Zen and the Art of Swirling Sediment

This evening the fun in the glass was Chateau Berliquet 2000 Saint-Emilion Grand Cru. Now about expectations: it was a Right Bank Bordeaux and so dominated by Merlot but from a heralded vintage. I had hoped for “wow” but for the price (about $50) found it pleasing but unimpressive. And I snatched it from my cellar a tad too early. Ok, mea culpa, but what did I learn?

The fruit there is surprising but saved by herbal notes, a tinge of dusty cocoa and relatively smooth tannins after it opened up a bit.  Yes, it has some finesse but a little too much jammy fruit and too modern in style for my taste and so would not buy again. It was a recommendation from a sales clerk who obviously did not know me very well.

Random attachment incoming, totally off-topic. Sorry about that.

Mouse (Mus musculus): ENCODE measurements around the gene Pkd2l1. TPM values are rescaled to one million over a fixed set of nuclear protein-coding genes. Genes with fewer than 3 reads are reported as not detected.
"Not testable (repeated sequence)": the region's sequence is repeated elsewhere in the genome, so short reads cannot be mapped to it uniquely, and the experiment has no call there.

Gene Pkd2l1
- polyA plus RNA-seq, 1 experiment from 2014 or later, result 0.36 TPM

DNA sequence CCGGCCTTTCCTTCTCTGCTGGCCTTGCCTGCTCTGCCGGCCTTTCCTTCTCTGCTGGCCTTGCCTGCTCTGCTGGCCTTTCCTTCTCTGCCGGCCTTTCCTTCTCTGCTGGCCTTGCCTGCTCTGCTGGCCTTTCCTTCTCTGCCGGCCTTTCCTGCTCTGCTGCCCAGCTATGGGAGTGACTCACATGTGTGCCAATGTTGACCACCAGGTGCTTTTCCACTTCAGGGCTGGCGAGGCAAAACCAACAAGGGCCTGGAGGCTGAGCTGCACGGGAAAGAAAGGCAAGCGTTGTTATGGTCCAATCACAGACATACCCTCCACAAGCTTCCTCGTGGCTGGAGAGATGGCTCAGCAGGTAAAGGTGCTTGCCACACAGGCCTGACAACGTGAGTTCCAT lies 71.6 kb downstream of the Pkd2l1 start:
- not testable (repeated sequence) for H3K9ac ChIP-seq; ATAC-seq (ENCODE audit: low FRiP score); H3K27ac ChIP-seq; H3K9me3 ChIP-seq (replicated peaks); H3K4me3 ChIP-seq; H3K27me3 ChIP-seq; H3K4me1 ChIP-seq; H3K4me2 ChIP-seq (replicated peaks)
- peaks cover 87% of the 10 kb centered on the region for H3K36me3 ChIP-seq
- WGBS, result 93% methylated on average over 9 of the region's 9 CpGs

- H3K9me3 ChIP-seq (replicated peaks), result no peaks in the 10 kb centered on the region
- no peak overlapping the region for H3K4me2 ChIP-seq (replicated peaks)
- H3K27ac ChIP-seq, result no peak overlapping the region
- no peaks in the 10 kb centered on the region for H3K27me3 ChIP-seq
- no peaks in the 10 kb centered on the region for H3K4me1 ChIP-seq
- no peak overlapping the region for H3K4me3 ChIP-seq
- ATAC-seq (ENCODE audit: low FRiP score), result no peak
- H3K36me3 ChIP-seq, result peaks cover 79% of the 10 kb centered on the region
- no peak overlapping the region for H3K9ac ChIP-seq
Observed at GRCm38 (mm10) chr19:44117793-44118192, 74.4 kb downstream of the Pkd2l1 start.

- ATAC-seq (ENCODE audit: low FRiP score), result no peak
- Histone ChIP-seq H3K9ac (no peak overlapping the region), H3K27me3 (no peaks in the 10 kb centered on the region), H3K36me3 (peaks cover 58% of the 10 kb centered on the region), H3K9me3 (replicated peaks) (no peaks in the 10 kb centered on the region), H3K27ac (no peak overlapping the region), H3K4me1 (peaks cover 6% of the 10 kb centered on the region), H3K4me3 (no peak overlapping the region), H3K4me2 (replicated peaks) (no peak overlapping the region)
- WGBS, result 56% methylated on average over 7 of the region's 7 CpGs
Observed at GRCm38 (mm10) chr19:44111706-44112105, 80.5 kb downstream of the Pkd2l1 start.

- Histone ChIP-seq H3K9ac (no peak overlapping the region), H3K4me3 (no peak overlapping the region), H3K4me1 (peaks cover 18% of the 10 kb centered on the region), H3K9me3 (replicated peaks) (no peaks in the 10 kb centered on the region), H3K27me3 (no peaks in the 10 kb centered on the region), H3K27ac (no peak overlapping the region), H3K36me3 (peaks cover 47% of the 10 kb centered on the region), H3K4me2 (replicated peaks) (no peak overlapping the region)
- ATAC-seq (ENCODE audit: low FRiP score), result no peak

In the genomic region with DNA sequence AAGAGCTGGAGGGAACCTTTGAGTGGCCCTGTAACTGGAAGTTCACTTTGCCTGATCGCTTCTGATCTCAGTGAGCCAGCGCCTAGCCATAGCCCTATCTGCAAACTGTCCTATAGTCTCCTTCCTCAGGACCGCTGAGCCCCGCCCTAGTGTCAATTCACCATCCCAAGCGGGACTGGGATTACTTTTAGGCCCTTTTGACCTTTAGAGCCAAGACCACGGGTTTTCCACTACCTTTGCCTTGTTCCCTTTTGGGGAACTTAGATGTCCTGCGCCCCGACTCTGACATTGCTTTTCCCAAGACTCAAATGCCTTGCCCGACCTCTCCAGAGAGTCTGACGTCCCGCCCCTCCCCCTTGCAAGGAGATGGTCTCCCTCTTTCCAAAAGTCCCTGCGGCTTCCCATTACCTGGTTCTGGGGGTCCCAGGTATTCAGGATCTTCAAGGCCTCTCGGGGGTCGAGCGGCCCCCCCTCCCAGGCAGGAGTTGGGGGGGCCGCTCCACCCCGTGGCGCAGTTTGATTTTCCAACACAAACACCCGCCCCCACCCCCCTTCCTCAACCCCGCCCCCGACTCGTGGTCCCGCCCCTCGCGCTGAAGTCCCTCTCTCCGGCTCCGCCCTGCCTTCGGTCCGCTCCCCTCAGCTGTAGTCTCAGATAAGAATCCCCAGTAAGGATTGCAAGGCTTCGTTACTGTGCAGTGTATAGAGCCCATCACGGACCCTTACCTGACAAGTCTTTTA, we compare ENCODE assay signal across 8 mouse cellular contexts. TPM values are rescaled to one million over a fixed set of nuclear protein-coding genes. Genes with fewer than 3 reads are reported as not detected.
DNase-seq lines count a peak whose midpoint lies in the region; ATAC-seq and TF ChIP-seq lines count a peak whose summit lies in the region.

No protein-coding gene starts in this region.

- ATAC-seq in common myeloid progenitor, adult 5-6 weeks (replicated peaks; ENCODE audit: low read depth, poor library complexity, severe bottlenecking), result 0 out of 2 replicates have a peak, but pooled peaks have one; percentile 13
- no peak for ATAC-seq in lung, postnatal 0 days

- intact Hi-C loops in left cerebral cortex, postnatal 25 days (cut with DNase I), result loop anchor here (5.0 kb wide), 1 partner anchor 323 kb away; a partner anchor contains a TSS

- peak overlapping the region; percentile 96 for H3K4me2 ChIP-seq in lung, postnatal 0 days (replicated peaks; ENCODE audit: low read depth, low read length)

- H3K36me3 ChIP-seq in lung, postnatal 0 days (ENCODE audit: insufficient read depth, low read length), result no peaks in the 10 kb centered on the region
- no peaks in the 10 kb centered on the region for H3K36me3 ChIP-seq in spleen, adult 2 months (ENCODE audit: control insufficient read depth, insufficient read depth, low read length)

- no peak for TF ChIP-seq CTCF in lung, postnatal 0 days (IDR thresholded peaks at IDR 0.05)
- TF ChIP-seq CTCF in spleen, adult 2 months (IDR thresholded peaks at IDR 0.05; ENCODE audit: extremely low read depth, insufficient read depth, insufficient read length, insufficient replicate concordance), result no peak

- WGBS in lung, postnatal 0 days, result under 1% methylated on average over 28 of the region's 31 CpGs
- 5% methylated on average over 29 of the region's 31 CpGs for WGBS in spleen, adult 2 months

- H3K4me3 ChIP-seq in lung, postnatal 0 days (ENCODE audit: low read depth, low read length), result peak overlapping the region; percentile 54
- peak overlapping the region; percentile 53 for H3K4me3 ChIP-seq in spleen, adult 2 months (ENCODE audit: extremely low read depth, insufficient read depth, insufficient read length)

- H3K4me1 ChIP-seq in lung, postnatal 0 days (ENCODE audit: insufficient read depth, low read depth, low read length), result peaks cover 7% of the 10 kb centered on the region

Had it with my steak, mushrooms and sunchokes meal but wish I had it with wild boar or quail. Bring on the game with this wine.

Naturally, there was the real game at the end:  what to do with all that chunky red stuff in the glass?  My husband taught me the slow swirl and sip. It’s really something of a meditation. In the end, you also feel triumphant for not letting the sediment get the best of you.

So wait a little on this 2000 Bordeaux and then give me a call. Since the wine is on you, I’ll make you a dinner to pair with it that will make your heart sing.

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One Response to Zen and the Art of Swirling Sediment

  1. bench jacke herren winter
    This can be something I need to do more research into, appreciate the posting.

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